Release Date: June 17, 2014
Publisher: Harper Teen
Keywords: friendship, grief, high school, romance
Format Read: ARC via publisher (thank you!)
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I'm thankful that I read this one despite all that I heard about it prior to beginning it ( Jamie's discussion about it prompted me to pick it up again, and I'm glad I listened to her post).
I feel like there was a lot that was deceiving about this book. Claire (formerly known as CJ) used to be a tomboy who refused to wear dresses, but she got scooped up into the popular crowd at school and quickly befriends Megan, which starts a lot of this book, and I think it's important to know that about Claire going into the story.
Some of the biggest complaints about the book include slut-shaming language and terrible friendships, and that's why a lot of people put this book down. While tons of paragraphs made me cringe at what the girls were saying about other girls, there was never a moment that seemed unrealistic about what people were saying. I remember high school pretty vividly, and while I actively avoided the popular scene (I was neither a picked-on kid nor a picker-on, I was a theatre kid who stayed far away from everything else), it was language I heard all the time and thought was just a part of life. It doesn't mean I didn't like it. But this is an issue with society and behavior, not the book.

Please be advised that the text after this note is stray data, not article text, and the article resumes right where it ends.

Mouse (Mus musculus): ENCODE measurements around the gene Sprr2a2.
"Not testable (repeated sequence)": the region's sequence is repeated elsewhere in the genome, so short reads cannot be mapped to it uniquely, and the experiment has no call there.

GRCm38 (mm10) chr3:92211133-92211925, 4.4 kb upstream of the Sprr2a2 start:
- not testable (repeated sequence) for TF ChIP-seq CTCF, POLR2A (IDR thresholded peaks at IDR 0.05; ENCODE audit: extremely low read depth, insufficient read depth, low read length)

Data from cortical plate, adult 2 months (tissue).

As the story moves along, there is quite a bit revealed about Claire's character, in addition to some revelations about others. We find out that every single character in the book deals with multitudes of problems, which I thought was brave and also realistic on Allen's part. It made the characters much more dynamic, and though I hated several of them, it also garnered sympathy from me. It also made me think a lot about how I judge people in life. I'm guilty, and I think we all are at some point. Allen puts those issues to the forefront and makes you think about how actions and words are affecting other people, even when you really don't like a person.
It was all a bit dramatic in its plot unfolding, and (okay, I can't be the only one, surely) I really didn't even like Luke at all, but the book definitely had its merits in what it was trying to discuss. I was NOT a fan of one part of the ending, and had several options for Claire I wanted to lay out for her, but I did understand why it happened the way it did. It was realistic, and it was what any high schooler would do. I know I did it quite a bit. I was, however, a fan of
the way she and Sam handled their feelings at the end. It was extremely practical to leave the question of them open-ended, and people change so much in college.*View Spoiler*
I would recommend reading this, but go into it knowing you will hate quite a few characters, their language, etc. It's not meant to be politically correct or shame people, it's supposed to bring those issues out and show people what it does.